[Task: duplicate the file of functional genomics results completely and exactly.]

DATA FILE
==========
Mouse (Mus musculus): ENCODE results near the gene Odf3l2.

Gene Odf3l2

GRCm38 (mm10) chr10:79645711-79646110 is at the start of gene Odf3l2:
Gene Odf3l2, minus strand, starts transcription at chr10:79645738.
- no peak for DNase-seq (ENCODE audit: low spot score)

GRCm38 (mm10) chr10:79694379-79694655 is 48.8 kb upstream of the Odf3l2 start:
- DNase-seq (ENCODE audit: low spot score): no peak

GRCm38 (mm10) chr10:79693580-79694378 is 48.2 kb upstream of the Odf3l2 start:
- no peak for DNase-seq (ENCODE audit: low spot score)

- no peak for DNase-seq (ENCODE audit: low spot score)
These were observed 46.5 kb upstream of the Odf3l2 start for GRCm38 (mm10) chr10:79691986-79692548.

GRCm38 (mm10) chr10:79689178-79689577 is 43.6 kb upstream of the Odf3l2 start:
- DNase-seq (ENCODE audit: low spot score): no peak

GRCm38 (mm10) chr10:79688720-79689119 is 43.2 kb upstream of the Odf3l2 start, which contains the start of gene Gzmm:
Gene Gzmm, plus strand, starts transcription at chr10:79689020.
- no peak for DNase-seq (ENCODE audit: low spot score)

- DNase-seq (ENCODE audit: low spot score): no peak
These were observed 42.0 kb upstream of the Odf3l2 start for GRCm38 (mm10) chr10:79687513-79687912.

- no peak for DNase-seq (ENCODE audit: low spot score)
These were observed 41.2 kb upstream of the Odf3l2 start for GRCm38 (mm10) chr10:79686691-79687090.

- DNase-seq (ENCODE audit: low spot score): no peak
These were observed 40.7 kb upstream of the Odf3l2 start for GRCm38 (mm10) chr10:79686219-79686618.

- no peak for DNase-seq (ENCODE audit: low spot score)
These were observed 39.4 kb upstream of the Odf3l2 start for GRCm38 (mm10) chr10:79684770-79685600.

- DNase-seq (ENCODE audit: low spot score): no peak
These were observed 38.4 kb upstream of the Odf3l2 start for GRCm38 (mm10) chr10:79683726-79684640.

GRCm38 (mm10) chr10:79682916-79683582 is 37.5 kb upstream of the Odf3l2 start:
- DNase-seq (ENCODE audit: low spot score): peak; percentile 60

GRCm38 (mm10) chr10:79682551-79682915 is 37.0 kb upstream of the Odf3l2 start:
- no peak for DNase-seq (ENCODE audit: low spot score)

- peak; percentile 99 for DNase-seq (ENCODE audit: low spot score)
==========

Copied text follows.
Mouse (Mus musculus): ENCODE results near the gene Odf3l2.

Gene Odf3l2

GRCm38 (mm10) chr10:79645711-79646110 is at the start of gene Odf3l2:
Gene Odf3l2, minus strand, starts transcription at chr10:79645738.
- no peak for DNase-seq (ENCODE audit: low spot score)

GRCm38 (mm10) chr10:79694379-79694655 is 48.8 kb upstream of the Odf3l2 start:
- DNase-seq (ENCODE audit: low spot score): no peak

GRCm38 (mm10) chr10:79693580-79694378 is 48.2 kb upstream of the Odf3l2 start:
- no peak for DNase-seq (ENCODE audit: low spot score)

- no peak for DNase-seq (ENCODE audit: low spot score)
These were observed 46.5 kb upstream of the Odf3l2 start for GRCm38 (mm10) chr10:79691986-79692548.

GRCm38 (mm10) chr10:79689178-79689577 is 43.6 kb upstream of the Odf3l2 start:
- DNase-seq (ENCODE audit: low spot score): no peak

GRCm38 (mm10) chr10:79688720-79689119 is 43.2 kb upstream of the Odf3l2 start, which contains the start of gene Gzmm:
Gene Gzmm, plus strand, starts transcription at chr10:79689020.
- no peak for DNase-seq (ENCODE audit: low spot score)

- DNase-seq (ENCODE audit: low spot score): no peak
These were observed 42.0 kb upstream of the Odf3l2 start for GRCm38 (mm10) chr10:79687513-79687912.

- no peak for DNase-seq (ENCODE audit: low spot score)
These were observed 41.2 kb upstream of the Odf3l2 start for GRCm38 (mm10) chr10:79686691-79687090.

- DNase-seq (ENCODE audit: low spot score): no peak
These were observed 40.7 kb upstream of the Odf3l2 start for GRCm38 (mm10) chr10:79686219-79686618.

- no peak for DNase-seq (ENCODE audit: low spot score)
These were observed 39.4 kb upstream of the Odf3l2 start for GRCm38 (mm10) chr10:79684770-79685600.

- DNase-seq (ENCODE audit: low spot score): no peak
These were observed 38.4 kb upstream of the Odf3l2 start for GRCm38 (mm10) chr10:79683726-79684640.

GRCm38 (mm10) chr10:79682916-79683582 is 37.5 kb upstream of the Odf3l2 start:
- DNase-seq (ENCODE audit: low spot score): peak; percentile 60

GRCm38 (mm10) chr10:79682551-79682915 is 37.0 kb upstream of the Odf3l2 start:
- no peak for DNase-seq (ENCODE audit: low spot score)

- peak; percentile 99 for DNase-seq (ENCODE audit: low spot score)